Cells were fixed, permeabilized, and stained essentially as described previously, but using PFA fixation, followed by permeabilization with acetone [5], [6]. Sorted cells were placed into Eppendorf tubes, pelleted at 6,000 rpm on a benchtop centrifuge, and resuspended in 2% FBS/IMDM. A minimum of 1×105 cells was aliquoted into Eppendorf tubes. After fixation, permeabilizeation, staining and several washes, there is considerable cell loss. Staining the above minimum of cells ensures that adequate events are acquired during re-analysis for statistically meaningful results (e.g., ∼100 LSK cells, >200–300 LK cells). Where indicated, cells were treated with various drugs and/or agonists (5 minutes with 100 ng/ml Scf, 50 ng/ml Thpo, 50 ng/ml Flt3L, 10 ng/ml IL-3, 20 ng/ml Gm-csf, or 20 ng/ml IL-6) at 37°C in a humidified incubator, and fixed immediately after the desired treatment times in 1.5% paraformaldehyde (final concentration) for 10 minutes at room temperature. Untreated (minus) cells were received 0.10% BSA/PBS and vehicle (DMSO). Fixed cells were collected by centrifugation at 6,000 rpm for 3 minutes, and resuspended in ∼100% ice-cold acetone (Fisher Scientific, Pittsburgh, PA), added drop-wise with simultaneous gentle vortexing. After ∼10 minutes on ice, cells were collected as above, washed twice with 1 ml of PBS/0.50%BSA/0.02%NaN3, and aliquoted into the number of Eppendorf tubes desired for intracellular stainings (100 µl each). Cells were stained for 20 minutes at room temperature in the dark with the indicated antibodies at the following final concentrations: anti-Sca-1 (2 ng/µl), anti-Kit (4 ng/µl), anti-CD34 (2 ng/µl for fix/perm cells; 5 ng/µl for untreated cells), anti-pERK (2 ng/µl), anti-pAKT (0.5 ng/µl), anti-pS6 (0.1 ng/µl), anti-pSTAT5 (1∶5 or 1∶10; no concentration specified by supplier), and anti-pSTAT3 (4 ng/µl). Cells were then washed with 10 volumes of PBS/0.50%BSA/0.02%NaN3, placed in 5-ml polystyrene round-bottom tubes (BD) in 300 µL of PBS/0.50%BSA/0.02%NaN3, and analyzed on an LSRII (BD). Compensation was calculated by using whole BM cells stained with directly-conjugated anti-CD45R antibodies (FITC, PE, PE-Cy5, APC, PE-Cy7, Pacific Blue). Data were analyzed using FlowJo software (TreeStar, Ashland, OR).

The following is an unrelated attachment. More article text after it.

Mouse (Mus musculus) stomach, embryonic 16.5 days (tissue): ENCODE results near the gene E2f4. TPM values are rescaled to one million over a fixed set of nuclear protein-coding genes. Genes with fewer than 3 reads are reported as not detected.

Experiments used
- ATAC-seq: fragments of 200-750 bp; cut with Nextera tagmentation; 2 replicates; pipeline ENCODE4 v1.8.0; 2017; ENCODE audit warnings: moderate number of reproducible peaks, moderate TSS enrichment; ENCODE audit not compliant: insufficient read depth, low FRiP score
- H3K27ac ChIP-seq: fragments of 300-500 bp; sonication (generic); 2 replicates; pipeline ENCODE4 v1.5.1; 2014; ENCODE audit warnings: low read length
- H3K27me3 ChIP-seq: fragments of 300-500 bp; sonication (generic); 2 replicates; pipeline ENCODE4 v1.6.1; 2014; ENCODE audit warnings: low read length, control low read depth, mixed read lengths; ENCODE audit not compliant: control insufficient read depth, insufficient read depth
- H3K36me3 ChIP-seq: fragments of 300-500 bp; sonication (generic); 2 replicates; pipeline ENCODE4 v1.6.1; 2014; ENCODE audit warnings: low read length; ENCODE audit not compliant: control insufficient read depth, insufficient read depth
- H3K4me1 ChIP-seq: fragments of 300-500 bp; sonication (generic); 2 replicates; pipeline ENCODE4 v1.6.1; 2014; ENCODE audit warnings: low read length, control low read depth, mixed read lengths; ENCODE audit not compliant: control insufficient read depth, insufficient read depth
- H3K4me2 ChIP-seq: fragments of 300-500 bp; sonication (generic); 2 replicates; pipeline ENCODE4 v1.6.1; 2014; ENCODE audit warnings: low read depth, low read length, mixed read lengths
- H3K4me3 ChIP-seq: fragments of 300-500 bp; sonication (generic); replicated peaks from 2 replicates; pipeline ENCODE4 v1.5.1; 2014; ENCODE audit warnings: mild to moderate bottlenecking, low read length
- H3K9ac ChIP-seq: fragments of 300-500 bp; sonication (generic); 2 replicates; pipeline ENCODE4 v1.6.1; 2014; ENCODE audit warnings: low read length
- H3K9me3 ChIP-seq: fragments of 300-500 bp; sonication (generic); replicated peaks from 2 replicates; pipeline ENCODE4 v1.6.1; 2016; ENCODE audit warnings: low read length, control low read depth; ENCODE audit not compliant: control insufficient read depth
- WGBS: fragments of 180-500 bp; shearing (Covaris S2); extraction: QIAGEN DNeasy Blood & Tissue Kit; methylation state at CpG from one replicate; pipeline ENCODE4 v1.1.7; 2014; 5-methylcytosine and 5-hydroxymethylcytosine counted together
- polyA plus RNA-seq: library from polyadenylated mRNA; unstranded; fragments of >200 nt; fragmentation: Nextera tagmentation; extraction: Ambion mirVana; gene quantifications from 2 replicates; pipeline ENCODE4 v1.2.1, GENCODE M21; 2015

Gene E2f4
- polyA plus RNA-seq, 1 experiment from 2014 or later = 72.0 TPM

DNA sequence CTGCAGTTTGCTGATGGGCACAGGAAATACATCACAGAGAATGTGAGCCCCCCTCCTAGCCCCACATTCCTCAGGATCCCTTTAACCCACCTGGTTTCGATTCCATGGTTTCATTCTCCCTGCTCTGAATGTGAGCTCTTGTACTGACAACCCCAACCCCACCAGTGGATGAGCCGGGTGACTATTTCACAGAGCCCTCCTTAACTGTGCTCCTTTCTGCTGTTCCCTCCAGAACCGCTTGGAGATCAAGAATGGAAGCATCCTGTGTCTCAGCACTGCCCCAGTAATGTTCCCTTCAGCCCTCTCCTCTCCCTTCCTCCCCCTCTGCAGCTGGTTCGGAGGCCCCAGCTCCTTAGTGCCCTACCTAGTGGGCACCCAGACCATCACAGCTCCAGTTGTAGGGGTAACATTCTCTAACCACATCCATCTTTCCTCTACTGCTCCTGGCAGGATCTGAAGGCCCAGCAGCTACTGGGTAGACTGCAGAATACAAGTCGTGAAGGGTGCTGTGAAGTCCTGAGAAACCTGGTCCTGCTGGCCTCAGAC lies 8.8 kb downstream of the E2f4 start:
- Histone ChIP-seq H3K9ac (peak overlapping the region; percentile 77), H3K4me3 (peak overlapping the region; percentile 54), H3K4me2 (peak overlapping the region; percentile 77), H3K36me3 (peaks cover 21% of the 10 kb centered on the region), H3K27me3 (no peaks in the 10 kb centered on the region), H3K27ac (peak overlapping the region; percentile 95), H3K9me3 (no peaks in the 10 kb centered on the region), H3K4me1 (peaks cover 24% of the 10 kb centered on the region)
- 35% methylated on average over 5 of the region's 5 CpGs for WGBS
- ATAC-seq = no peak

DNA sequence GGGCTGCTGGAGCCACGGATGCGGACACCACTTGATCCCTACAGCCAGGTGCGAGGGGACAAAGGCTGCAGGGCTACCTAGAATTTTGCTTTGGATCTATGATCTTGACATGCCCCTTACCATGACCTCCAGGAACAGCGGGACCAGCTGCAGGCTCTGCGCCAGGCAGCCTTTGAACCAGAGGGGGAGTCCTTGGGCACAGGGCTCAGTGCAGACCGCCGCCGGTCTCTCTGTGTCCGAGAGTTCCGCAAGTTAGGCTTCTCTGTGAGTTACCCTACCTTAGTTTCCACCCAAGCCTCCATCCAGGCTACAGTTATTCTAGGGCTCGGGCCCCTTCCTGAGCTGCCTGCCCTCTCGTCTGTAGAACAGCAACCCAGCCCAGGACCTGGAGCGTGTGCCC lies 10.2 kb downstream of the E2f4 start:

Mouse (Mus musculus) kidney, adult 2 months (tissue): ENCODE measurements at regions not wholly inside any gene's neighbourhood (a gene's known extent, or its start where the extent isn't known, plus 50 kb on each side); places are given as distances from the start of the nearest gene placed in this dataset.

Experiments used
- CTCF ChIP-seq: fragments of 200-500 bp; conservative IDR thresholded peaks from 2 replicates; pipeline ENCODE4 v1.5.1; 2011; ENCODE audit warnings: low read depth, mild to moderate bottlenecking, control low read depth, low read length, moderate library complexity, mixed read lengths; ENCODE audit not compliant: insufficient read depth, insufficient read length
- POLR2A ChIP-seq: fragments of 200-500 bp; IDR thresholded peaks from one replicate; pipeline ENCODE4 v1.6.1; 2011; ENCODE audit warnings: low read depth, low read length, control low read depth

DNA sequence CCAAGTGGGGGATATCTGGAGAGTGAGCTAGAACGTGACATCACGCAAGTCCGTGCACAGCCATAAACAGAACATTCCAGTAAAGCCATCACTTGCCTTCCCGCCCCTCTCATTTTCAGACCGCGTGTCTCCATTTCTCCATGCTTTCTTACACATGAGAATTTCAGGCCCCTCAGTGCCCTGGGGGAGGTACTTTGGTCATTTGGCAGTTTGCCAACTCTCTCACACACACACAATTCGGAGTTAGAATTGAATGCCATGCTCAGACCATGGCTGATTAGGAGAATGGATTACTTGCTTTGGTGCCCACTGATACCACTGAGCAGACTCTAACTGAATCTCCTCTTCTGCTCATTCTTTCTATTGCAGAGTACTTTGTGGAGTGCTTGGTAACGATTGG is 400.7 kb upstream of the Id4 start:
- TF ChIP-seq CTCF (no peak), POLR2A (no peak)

Statistical analysis

The statistical significance of differences between population means was assessed by 2-tailed unpaired Student t test.

Supporting Information

Materials and Methods S1.


(0.03 MB DOC)

Figure S1.

Effect of fixation/permeabilization conditions on Sca-1 staining. A, Cells were either left untreated or fixed with PFA without permeabilization, and subsequently stained for Kit and Sca-1. B, Cells were treated as in (A), and permeabilized with the indicated agents post-fixation. A mimimum of 1,400 FSC/SSC-gated events was collected for each treatment. Saponin was included in the permeabilization and wash/staining buffer when used. C, The median fluorescence intensity (MFI) is shown for Sca-1 staining with a PE-conjugated antibody post-fixation with PFA and permeabilization with the indicated agents. MFIs are from the LIN-Kit+Sca-1+ gate. The MFI from PFA-fixed/acetone-permeabilized cells was reduced compared to PFA-fixed cells that were not permeabilized in the LIN-Kit+Sca-1+ gate. Data are from a representative experiment.


(0.99 MB TIF)

Figure S2.

Flt3 and CD48 staining. A, Cells were left untreated or fixed and permeabilized (fix/perm) with PFA and acetone, respectively, and stained with FITC-conjugated Sca-1, APC-conjugated c-Kit and PE-conjugated Flt3 antibodies. The percentage of cells staining positive in each population subset for Flt3 is indicated from one representative experiment. Notice the fluorescence intensity of Flt3 post-fix/perm is reduced although there is retention in percent positive cells relative to untreated samples. B, Cells were treated as in (A) and stained with Pacific Blue-conjugated CD48 and APC-conjugated c-Kit antibodies. The percentage of cells staining positive in each population subset for CD48 is indicated from one representative experiment


(7.31 MB TIF)

Figure S3.

Quantification of signaling changes in response to Scf or Thpo in HSC/HPCs. The fold change (Δ) in MFI was calculated by dividing the MFI of stimulated/drug-treated cells with that of unstimulated cells. For each agonist, values are normalized to unstimulated cells in individual cell subsets (LSK values are relative to unstimulated LSK; LK values are relative to unstimulated LK). Bar graphs represent the means from 2 independent experiments. Error bars indicate the SD. Abbreviations are as in Figure 2.


(5.86 MB TIF)

Figure S4.

No change in extracellular surface marker levels in agonist/drug-treated HSC/HPC. Cells were treated as in Figure 2, and the percentages of LSK, LK, and LDN cells (as in Figure 1) were assessed. Data are representative of 2–3 independent experiments, and percentage of the parental gate from 1 experiment is shown.


(7.63 MB TIF)

Figure S5.

Quantification of changes in MFI of phosphoprotein epitopes in response to other agonists. The fold change (Δ) in MFI was calculated by dividing the MFI of stimulated/drug-treated cells with that of unstimulated cells as in Figure S3. Bar graphs represent the means from 2 independent experiments. Error bars indicate the SD. Abbreviations are as in Figure 2.